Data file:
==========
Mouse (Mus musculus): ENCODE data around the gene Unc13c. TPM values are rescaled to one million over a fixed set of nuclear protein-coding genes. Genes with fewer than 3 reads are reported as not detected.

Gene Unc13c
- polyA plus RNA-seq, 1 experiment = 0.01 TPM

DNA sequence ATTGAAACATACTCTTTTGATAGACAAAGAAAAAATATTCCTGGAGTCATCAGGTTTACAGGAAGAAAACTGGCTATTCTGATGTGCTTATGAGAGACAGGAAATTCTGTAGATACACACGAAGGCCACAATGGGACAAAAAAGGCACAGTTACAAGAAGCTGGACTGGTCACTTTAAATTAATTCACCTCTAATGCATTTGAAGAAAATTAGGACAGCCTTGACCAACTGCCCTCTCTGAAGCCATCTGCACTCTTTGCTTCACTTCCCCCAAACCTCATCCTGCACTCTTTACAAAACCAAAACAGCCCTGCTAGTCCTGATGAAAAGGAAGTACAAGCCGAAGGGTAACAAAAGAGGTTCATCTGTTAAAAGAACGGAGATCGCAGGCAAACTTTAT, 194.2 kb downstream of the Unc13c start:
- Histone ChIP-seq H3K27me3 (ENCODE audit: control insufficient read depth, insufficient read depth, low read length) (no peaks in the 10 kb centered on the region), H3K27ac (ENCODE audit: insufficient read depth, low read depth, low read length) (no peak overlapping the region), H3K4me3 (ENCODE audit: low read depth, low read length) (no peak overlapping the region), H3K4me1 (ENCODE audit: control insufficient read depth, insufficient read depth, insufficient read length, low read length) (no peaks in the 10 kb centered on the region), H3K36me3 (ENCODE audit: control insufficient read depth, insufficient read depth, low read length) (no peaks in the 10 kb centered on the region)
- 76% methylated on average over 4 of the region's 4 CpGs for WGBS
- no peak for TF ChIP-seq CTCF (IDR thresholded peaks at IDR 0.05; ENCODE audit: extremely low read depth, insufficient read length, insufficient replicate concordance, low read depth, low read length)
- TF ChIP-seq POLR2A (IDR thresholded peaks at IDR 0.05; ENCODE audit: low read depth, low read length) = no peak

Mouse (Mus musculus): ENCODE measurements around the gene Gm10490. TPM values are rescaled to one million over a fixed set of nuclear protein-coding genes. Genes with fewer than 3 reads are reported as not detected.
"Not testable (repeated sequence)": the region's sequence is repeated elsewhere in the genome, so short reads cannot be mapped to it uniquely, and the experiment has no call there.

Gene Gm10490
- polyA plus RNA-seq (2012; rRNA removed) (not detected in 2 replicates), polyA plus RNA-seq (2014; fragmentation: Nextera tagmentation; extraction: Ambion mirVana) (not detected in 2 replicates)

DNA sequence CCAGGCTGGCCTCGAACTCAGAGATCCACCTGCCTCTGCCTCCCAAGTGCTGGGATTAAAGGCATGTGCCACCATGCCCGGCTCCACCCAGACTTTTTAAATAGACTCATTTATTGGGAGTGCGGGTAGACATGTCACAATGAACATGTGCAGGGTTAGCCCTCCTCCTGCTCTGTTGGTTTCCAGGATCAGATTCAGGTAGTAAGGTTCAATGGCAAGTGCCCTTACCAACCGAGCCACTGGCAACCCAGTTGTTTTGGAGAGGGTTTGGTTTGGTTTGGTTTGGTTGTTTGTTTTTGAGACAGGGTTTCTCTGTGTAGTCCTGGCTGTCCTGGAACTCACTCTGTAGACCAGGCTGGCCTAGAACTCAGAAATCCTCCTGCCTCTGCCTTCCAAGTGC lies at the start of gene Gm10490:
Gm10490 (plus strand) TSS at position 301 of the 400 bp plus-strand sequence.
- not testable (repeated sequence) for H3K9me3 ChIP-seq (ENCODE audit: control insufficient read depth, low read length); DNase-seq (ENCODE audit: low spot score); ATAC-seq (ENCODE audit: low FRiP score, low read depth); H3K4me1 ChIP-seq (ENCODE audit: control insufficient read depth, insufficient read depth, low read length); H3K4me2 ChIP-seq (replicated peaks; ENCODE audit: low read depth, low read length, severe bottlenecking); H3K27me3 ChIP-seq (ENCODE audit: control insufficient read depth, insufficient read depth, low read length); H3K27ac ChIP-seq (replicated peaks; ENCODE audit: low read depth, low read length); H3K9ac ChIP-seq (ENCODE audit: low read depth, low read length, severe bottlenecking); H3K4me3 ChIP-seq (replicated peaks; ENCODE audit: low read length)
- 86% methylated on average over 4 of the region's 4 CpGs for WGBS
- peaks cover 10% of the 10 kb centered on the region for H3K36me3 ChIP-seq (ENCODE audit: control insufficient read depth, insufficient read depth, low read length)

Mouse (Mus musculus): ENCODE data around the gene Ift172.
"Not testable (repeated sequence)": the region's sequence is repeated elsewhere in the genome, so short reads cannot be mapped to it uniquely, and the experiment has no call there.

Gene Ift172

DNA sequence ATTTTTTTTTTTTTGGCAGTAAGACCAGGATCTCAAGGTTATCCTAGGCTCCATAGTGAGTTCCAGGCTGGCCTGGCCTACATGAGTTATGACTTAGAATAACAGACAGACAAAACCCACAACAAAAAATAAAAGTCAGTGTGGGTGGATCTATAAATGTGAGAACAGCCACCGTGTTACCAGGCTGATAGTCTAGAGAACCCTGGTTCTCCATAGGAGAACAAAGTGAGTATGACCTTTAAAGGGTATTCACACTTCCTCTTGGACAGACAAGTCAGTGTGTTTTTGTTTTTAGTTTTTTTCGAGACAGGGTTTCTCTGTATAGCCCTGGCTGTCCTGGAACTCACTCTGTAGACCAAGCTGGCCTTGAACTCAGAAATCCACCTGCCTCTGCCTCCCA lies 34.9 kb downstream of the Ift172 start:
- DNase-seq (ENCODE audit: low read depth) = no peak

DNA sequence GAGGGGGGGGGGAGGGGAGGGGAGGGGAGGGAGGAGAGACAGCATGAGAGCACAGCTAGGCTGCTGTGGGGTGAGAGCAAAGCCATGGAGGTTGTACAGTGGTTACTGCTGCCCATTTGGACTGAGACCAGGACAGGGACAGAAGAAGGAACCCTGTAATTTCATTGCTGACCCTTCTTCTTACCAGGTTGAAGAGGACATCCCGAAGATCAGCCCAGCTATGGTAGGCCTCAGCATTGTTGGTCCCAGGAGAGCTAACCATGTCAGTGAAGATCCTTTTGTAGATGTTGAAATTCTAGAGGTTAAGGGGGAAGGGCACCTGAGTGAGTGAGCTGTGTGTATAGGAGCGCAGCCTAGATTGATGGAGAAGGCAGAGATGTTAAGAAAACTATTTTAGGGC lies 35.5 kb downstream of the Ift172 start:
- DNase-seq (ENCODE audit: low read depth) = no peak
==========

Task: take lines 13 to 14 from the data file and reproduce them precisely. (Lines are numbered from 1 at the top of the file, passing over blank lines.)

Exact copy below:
DNA sequence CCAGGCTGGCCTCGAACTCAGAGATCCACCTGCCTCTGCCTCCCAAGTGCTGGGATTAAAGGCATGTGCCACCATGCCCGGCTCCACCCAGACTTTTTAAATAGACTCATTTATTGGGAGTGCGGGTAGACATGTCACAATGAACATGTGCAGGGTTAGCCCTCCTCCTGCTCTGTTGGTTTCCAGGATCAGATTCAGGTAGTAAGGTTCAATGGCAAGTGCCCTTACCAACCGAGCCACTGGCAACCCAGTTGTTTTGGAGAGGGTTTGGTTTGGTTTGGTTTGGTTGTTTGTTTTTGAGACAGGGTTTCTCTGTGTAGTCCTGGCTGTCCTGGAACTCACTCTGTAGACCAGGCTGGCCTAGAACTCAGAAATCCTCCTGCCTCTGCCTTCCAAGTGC lies at the start of gene Gm10490:
Gm10490 (plus strand) TSS at position 301 of the 400 bp plus-strand sequence.